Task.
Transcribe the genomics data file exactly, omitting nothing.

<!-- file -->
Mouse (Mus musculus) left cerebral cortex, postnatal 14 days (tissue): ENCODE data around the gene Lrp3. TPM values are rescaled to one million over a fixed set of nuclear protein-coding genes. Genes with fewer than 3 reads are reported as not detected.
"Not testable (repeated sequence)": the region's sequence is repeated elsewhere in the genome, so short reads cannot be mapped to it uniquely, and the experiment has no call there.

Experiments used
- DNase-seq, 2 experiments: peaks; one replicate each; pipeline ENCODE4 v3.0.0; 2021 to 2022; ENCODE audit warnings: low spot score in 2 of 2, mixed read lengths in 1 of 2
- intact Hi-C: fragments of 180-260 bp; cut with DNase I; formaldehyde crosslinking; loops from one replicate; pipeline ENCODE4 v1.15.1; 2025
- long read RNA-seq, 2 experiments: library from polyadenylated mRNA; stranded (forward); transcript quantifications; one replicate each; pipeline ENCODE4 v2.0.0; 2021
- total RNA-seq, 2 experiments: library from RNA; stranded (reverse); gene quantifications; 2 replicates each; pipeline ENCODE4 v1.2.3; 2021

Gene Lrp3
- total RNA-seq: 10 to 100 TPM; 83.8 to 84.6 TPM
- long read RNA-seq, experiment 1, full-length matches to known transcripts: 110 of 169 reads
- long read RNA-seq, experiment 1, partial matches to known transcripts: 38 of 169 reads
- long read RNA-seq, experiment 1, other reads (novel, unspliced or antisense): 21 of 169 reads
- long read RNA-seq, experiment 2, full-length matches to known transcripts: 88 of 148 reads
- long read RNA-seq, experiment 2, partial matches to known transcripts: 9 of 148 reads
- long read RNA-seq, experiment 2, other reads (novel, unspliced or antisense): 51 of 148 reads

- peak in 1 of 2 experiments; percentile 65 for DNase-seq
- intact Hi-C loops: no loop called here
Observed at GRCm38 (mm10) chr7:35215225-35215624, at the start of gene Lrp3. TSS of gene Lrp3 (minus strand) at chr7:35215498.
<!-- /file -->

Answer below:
Mouse (Mus musculus) left cerebral cortex, postnatal 14 days (tissue): ENCODE data around the gene Lrp3. TPM values are rescaled to one million over a fixed set of nuclear protein-coding genes. Genes with fewer than 3 reads are reported as not detected.
"Not testable (repeated sequence)": the region's sequence is repeated elsewhere in the genome, so short reads cannot be mapped to it uniquely, and the experiment has no call there.

Experiments used
- DNase-seq, 2 experiments: peaks; one replicate each; pipeline ENCODE4 v3.0.0; 2021 to 2022; ENCODE audit warnings: low spot score in 2 of 2, mixed read lengths in 1 of 2
- intact Hi-C: fragments of 180-260 bp; cut with DNase I; formaldehyde crosslinking; loops from one replicate; pipeline ENCODE4 v1.15.1; 2025
- long read RNA-seq, 2 experiments: library from polyadenylated mRNA; stranded (forward); transcript quantifications; one replicate each; pipeline ENCODE4 v2.0.0; 2021
- total RNA-seq, 2 experiments: library from RNA; stranded (reverse); gene quantifications; 2 replicates each; pipeline ENCODE4 v1.2.3; 2021

Gene Lrp3
- total RNA-seq: 10 to 100 TPM; 83.8 to 84.6 TPM
- long read RNA-seq, experiment 1, full-length matches to known transcripts: 110 of 169 reads
- long read RNA-seq, experiment 1, partial matches to known transcripts: 38 of 169 reads
- long read RNA-seq, experiment 1, other reads (novel, unspliced or antisense): 21 of 169 reads
- long read RNA-seq, experiment 2, full-length matches to known transcripts: 88 of 148 reads
- long read RNA-seq, experiment 2, partial matches to known transcripts: 9 of 148 reads
- long read RNA-seq, experiment 2, other reads (novel, unspliced or antisense): 51 of 148 reads

- peak in 1 of 2 experiments; percentile 65 for DNase-seq
- intact Hi-C loops: no loop called here
Observed at GRCm38 (mm10) chr7:35215225-35215624, at the start of gene Lrp3. TSS of gene Lrp3 (minus strand) at chr7:35215498.